Site search data – if you have a lot of traffic, what do users type into your search bar, and then what results are shown, where do they click? This can surface practical terms being used in the wild (see Google Analytics > Behavior > Site Search > Search Pages with Secondary dimension Exit Page. Or have a dev hack at your server request logs with regular expressions to grab site search URLs from request and the following requested URL from the same IP).
TF-IDF (term frequency – inverse document frequency) is one of the simplest, and for organizing your own content, useful text analysis statistic/algorithms. Basically, your website’s pages become the corpus against which specific documents are judged on a per keyword basis.
The more rare a keyword is across your whole site, and the more it is used in fewer documents, the higher the score. If I have the term, “SEO” 10 times on one page, and then zero times on my other hundreds of pages, SEO for that page URL’s score will be quite high.
Experts who think by writing repeat themselves a lot. The benefit with TF-IDF is that it devalues any given page’s score for a term when you talk about on lots of pages. We are looking for terms uniquely relevant to pages when we extract keywords, so treating your website as the corpus against which each page is judged becomes a very useful method.
I write more about TF-IDF here – but this guide is in progress.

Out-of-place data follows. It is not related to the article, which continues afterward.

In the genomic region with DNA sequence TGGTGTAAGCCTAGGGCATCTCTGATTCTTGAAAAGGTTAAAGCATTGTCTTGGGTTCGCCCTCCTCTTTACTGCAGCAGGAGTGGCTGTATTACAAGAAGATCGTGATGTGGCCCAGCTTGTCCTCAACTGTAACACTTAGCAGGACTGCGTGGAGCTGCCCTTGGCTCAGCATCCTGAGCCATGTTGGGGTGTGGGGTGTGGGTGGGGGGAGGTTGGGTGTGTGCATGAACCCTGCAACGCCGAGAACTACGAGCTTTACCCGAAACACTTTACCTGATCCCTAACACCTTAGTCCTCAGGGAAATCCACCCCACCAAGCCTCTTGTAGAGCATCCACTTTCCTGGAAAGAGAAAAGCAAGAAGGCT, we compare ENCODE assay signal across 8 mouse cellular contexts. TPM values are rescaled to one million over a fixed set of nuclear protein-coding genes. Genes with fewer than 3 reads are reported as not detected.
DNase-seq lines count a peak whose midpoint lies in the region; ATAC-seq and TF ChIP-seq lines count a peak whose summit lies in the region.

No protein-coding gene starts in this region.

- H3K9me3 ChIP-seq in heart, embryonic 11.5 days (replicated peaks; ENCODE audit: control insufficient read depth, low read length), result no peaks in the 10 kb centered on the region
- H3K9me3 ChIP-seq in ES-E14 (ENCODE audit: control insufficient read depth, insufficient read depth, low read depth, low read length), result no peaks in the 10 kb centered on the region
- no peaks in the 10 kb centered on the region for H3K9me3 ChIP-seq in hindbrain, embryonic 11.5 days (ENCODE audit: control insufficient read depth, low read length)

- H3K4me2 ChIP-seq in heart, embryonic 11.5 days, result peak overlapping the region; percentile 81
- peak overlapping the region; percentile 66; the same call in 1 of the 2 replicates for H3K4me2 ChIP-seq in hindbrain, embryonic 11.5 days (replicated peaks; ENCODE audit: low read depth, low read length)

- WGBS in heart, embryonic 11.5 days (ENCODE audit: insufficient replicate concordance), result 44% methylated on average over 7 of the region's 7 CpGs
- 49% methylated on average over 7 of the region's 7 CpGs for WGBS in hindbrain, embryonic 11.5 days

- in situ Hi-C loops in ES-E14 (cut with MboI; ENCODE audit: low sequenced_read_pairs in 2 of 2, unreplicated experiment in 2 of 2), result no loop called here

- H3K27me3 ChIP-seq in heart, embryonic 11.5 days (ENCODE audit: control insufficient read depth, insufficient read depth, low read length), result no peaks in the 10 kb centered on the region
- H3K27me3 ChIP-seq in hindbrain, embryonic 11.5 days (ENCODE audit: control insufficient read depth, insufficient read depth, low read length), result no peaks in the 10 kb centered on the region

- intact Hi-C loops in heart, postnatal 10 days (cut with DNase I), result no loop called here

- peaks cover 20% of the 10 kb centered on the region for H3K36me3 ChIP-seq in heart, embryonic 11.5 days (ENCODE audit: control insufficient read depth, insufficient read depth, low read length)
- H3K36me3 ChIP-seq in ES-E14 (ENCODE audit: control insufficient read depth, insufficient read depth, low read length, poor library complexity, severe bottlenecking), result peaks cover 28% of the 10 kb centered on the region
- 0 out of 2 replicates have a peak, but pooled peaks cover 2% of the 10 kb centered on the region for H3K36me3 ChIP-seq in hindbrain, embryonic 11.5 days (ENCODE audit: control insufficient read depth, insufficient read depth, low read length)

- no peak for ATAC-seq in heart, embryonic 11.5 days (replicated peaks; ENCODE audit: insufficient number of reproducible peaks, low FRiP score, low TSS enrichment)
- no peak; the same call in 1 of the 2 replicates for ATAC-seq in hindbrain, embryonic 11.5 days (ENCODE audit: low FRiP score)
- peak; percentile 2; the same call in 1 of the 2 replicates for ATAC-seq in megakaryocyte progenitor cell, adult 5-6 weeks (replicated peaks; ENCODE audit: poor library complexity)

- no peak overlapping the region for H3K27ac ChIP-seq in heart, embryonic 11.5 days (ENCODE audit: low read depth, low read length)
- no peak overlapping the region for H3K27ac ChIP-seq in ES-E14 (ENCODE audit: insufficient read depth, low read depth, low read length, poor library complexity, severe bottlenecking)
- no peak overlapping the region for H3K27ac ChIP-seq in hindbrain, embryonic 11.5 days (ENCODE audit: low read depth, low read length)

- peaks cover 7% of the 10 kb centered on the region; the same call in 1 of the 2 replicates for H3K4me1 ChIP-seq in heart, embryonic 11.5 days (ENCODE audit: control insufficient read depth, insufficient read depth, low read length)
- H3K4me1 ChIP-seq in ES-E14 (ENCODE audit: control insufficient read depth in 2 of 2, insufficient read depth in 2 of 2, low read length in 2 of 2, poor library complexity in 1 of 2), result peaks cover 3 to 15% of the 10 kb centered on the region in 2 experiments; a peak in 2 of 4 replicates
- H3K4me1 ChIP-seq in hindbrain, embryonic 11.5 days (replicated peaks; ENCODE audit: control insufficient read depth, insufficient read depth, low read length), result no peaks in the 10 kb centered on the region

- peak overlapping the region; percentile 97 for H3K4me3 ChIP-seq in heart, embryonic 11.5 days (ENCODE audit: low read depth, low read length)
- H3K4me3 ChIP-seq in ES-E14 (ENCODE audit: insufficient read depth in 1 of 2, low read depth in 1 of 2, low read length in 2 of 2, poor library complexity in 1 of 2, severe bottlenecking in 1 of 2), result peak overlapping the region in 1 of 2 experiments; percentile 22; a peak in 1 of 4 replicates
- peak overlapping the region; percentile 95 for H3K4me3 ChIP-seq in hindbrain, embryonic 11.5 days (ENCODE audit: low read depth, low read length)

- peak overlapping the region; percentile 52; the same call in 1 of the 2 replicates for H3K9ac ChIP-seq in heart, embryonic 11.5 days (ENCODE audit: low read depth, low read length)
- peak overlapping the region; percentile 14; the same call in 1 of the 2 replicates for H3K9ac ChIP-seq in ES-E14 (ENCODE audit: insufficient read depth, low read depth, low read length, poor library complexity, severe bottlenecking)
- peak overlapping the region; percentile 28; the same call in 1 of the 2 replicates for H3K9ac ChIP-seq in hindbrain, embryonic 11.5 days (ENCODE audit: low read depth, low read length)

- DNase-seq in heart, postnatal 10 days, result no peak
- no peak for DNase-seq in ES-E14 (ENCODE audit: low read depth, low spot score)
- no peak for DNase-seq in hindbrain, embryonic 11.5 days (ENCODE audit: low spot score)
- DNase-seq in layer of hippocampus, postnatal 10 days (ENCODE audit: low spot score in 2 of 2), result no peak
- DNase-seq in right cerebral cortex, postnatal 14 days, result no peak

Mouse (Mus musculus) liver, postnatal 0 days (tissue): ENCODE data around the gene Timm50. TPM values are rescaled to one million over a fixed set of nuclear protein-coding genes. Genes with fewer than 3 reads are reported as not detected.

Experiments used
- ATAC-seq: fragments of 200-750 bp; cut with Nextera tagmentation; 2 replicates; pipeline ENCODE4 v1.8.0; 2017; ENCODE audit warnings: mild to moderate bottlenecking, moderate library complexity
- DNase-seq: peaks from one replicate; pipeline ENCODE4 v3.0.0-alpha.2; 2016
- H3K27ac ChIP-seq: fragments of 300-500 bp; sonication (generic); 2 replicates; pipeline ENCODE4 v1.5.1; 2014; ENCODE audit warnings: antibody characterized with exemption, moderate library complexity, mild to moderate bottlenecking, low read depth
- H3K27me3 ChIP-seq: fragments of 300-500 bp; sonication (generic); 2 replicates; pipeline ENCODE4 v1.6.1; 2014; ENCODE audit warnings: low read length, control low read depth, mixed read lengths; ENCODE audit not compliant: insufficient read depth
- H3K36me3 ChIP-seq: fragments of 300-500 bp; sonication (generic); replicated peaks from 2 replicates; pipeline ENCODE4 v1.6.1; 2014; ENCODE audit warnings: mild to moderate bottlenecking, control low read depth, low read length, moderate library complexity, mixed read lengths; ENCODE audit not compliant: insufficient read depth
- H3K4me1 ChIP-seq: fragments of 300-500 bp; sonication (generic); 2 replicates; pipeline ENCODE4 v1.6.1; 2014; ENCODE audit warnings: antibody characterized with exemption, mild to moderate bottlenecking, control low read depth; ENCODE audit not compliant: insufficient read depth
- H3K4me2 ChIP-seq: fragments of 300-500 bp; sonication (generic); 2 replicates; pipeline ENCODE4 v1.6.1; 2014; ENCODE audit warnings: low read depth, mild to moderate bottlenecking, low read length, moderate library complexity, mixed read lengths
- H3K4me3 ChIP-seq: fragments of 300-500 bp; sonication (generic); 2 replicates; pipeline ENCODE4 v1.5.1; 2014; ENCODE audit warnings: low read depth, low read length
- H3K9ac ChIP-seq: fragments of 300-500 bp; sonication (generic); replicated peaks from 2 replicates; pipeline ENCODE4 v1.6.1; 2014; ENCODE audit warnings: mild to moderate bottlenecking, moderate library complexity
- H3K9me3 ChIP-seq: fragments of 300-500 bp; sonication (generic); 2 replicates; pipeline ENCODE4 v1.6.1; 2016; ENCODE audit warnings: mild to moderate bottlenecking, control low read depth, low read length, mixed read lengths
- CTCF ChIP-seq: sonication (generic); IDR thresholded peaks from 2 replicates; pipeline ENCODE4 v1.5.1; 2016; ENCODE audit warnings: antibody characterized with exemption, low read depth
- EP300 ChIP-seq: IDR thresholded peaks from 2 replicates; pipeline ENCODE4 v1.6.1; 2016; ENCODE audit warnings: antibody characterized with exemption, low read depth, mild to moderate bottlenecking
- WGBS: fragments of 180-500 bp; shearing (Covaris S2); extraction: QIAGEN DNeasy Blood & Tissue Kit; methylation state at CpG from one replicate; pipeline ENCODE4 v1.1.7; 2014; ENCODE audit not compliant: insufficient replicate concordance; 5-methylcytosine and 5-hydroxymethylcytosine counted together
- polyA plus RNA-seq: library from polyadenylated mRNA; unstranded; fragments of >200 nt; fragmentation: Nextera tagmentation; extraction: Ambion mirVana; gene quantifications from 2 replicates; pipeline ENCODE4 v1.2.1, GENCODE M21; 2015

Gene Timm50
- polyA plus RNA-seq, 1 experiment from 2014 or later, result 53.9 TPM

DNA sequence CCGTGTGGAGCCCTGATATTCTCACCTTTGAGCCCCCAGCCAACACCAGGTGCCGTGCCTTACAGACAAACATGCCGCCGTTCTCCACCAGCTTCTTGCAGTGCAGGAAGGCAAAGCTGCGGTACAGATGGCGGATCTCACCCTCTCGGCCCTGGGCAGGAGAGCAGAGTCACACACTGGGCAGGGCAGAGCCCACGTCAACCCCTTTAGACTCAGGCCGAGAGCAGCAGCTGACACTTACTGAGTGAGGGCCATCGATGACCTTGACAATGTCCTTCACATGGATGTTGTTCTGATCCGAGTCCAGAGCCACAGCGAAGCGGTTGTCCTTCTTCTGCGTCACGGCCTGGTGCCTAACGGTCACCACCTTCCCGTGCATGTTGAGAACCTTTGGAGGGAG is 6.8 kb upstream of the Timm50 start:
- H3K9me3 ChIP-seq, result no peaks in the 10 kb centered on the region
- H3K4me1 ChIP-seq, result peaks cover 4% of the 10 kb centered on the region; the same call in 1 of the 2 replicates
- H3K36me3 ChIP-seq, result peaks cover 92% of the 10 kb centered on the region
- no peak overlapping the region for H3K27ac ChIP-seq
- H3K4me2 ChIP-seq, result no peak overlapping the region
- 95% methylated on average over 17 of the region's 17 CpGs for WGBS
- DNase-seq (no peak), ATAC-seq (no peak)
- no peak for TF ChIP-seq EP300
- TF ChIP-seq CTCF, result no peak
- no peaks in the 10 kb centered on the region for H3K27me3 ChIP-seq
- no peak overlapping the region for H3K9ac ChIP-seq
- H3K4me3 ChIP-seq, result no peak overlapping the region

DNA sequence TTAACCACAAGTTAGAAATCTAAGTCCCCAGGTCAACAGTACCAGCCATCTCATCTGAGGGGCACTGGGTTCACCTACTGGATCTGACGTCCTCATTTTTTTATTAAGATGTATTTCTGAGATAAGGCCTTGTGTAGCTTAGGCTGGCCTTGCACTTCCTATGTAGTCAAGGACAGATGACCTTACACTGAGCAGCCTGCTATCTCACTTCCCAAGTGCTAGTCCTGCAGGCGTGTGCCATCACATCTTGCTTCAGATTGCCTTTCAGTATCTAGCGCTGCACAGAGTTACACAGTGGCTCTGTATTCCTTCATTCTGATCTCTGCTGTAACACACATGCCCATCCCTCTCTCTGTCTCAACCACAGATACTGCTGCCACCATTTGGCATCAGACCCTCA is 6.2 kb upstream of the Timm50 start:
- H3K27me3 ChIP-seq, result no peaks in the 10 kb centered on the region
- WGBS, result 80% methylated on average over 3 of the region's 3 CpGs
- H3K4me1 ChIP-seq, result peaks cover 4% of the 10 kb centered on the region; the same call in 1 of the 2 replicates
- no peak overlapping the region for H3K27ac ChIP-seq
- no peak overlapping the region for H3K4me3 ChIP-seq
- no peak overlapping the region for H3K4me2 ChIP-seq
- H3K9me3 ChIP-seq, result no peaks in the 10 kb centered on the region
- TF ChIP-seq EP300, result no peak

Gensim Textrank Summarization Keywords – Gensim is a free open source NLP/ML text analysis library for topic modeling purposes, known most for its extractive text summarization tooling.
The keyword summarization function looks for the most representative terms in a document by scoring terms similarly to how PageRank scores pages. BUT instead of counting links as votes, it counts words as votes.
If you understand how PageRank works, that hopefully makes sense.
For our purposes, it counts the value of pages based on the likelihood someone surfing webpages and clicking on links would find that page. If page A links to B and B links to page C, then the page A link is counted toward a scoring for page C, along with all the other links pointing to page to page to pages to that page. Here is a brief as possible 101.
For TextRank, the more words surround a given term and the more the words surrounding a term are surrounded by other words, the higher it’s score.